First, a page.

It is the first time rhinoceros iguanas have been bred at the zoo
Critically endangered species of tortoise and turtle will be among the new arrivals when Bristol Zoo's Reptile House re-opens.
Some 17 rhinoceros iguanas, 13 amethystine pythons and two green tree monitors were also born behind the scenes while the house was closed for a new heating system to be installed.
The enclosure re-opened last weekend after extensive improvements which will give keepers better control over temperatures inside.
Tim Skelton, the zoo's curator of reptiles and amphibians, said: "It has been a busy few months for us in the Reptile House and we are thrilled with all these newcomers.
"We are particularly pleased to have received six critically endangered Annam leaf turtles from Chester Zoo.
"They are still very tiny - a little bigger than a 50p coin - so will not be ready to breed for a few years, but their arrival is a great investment in the future of this highly vulnerable species."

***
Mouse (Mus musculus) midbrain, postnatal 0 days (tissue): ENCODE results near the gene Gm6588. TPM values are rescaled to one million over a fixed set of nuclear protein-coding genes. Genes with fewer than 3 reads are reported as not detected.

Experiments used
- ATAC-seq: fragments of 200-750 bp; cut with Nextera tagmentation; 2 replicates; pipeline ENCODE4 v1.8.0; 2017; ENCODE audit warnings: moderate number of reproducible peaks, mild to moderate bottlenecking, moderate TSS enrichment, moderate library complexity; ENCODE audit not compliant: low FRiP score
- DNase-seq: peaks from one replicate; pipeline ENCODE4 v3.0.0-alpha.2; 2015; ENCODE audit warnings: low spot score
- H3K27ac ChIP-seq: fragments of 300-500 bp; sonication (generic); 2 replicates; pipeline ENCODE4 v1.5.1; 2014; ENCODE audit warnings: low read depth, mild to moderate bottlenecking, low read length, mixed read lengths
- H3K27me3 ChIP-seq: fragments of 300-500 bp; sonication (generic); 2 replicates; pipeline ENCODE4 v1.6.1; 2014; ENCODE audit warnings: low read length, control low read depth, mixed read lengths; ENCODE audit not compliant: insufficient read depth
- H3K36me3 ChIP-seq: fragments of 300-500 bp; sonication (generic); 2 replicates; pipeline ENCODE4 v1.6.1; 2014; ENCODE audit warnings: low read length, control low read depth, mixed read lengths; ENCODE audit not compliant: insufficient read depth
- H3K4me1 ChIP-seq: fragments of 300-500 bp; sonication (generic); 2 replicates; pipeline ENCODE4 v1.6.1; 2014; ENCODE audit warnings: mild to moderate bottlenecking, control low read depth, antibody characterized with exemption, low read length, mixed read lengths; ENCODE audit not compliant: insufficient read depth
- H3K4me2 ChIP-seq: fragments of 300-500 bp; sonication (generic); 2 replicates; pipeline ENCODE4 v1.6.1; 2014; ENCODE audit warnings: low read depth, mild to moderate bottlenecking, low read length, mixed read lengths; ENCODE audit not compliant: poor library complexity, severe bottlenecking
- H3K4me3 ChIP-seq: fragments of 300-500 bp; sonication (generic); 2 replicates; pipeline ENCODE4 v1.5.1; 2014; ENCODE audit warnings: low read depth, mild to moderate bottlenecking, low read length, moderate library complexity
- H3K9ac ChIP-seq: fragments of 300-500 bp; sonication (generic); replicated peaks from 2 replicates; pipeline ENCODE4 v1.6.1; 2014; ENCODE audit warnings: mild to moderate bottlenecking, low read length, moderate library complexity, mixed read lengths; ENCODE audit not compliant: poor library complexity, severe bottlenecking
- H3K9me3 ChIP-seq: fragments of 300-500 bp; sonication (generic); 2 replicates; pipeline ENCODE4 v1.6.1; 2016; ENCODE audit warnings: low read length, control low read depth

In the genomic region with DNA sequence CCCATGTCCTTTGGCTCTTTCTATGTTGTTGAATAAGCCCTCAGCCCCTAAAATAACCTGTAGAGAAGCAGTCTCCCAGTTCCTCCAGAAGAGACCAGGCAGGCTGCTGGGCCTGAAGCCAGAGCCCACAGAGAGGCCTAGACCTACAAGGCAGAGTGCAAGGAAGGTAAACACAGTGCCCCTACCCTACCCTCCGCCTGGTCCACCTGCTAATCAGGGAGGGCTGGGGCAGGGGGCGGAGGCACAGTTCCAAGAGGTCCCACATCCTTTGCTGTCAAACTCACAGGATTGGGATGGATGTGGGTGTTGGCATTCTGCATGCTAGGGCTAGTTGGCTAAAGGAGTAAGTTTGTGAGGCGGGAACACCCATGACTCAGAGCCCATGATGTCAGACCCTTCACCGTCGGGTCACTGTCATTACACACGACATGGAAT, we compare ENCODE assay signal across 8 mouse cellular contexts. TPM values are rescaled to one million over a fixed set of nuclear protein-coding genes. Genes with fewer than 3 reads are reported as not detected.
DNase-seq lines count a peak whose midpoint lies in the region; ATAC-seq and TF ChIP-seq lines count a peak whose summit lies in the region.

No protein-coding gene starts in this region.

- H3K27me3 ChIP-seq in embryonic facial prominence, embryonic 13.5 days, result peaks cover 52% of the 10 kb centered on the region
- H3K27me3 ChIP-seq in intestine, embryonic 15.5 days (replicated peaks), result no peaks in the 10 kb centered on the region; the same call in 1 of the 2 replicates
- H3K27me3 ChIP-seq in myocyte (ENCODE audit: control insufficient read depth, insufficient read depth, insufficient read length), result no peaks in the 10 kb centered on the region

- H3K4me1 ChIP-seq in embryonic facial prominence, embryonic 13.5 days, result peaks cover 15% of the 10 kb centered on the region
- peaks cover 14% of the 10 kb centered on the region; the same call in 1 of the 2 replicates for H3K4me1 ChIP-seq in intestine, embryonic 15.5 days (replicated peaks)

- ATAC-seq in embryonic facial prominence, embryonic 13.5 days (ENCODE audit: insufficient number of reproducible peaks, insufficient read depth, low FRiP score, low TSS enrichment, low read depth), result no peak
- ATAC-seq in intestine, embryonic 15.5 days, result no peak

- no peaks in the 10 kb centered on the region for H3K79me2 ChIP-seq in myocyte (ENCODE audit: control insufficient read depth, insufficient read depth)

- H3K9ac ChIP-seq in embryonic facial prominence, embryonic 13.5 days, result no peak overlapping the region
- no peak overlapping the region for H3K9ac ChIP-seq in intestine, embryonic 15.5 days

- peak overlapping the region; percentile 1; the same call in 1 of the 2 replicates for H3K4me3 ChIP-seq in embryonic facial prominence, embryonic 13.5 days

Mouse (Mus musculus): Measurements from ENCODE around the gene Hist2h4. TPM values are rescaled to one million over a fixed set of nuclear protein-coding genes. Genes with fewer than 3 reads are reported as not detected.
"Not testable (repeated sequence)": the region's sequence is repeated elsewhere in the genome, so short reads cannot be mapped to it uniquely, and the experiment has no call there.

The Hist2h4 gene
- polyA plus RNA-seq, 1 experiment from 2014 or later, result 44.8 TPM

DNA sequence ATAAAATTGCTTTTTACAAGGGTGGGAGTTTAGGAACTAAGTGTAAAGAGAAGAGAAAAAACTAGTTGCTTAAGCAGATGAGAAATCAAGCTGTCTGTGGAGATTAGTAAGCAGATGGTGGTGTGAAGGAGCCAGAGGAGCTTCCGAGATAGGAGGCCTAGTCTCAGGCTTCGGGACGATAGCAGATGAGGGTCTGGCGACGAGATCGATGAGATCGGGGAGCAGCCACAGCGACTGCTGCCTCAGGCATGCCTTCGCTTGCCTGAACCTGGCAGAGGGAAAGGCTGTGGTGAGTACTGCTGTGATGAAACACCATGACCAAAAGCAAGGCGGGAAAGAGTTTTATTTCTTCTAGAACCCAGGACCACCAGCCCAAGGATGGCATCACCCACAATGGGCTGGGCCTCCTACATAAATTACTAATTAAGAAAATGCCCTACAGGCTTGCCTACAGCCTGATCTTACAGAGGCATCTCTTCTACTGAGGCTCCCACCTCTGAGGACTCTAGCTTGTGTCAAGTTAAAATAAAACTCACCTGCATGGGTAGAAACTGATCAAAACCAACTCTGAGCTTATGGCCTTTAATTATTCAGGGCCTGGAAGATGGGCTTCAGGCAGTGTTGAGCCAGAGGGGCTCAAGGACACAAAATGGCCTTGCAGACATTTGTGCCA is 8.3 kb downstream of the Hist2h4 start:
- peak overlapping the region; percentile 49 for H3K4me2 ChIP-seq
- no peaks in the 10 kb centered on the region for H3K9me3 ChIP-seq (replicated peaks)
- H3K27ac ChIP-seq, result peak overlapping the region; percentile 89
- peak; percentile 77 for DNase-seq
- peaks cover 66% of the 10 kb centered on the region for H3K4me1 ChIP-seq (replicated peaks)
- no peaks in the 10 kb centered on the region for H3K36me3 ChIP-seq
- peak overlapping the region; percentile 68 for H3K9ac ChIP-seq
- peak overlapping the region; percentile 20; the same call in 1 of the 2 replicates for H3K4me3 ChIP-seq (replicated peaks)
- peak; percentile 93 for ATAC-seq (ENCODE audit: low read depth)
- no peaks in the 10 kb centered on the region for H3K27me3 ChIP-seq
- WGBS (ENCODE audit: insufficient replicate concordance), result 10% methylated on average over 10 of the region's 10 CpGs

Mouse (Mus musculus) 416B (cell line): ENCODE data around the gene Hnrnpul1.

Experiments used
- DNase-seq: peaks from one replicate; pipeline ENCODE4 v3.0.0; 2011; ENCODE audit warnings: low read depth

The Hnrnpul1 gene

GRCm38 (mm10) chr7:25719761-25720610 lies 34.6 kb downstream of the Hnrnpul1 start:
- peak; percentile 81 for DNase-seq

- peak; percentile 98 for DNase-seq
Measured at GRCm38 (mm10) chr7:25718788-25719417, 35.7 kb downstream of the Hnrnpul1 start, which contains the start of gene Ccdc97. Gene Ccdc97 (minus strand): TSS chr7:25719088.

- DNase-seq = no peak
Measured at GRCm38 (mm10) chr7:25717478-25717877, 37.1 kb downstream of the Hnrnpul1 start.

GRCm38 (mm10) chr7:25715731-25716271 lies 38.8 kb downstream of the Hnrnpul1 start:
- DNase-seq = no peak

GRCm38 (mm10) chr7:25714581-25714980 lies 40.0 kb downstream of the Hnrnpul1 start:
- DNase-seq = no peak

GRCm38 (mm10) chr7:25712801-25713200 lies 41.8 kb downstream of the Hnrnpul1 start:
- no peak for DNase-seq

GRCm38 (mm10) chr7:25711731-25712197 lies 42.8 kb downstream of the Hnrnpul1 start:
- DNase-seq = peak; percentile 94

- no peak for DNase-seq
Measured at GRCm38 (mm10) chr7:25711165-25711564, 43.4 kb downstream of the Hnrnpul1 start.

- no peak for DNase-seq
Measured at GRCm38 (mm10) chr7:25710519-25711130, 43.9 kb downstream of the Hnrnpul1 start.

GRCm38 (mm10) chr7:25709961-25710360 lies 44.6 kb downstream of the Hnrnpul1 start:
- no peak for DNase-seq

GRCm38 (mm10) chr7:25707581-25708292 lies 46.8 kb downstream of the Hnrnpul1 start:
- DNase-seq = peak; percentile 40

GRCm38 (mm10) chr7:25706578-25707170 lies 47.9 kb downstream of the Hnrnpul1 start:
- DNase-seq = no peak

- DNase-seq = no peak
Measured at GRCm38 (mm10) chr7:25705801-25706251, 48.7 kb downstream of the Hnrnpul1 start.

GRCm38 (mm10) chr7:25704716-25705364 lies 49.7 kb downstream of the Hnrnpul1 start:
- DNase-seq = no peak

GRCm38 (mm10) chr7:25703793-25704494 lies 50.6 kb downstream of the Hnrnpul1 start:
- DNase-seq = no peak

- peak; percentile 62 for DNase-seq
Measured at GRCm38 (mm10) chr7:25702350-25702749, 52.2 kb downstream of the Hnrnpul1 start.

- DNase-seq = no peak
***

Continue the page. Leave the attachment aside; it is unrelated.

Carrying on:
Exact information about the tortoises, such as their age, is not known - they could be anywhere between five and 50-years-old.
Mr Skelton said the house would also be the new home of six critically endangered Egyptian tortoises which will be included in a new studbook, an animal breeding record keeping system.
"They were among over 100 tortoises confiscated by customs and excise after being caught in Libya, most likely destined for the pet trade," he said.
"The hatching of 17 rhinoceros iguanas is also excellent as it is the first time we have bred this species at Bristol Zoo and they are a classified as a vulnerable species on the International Union for the Conservation of Nature (IUCN) Red List."
He added: "The new heating system means we can expect more successful breeding of endangered species in the coming months and years."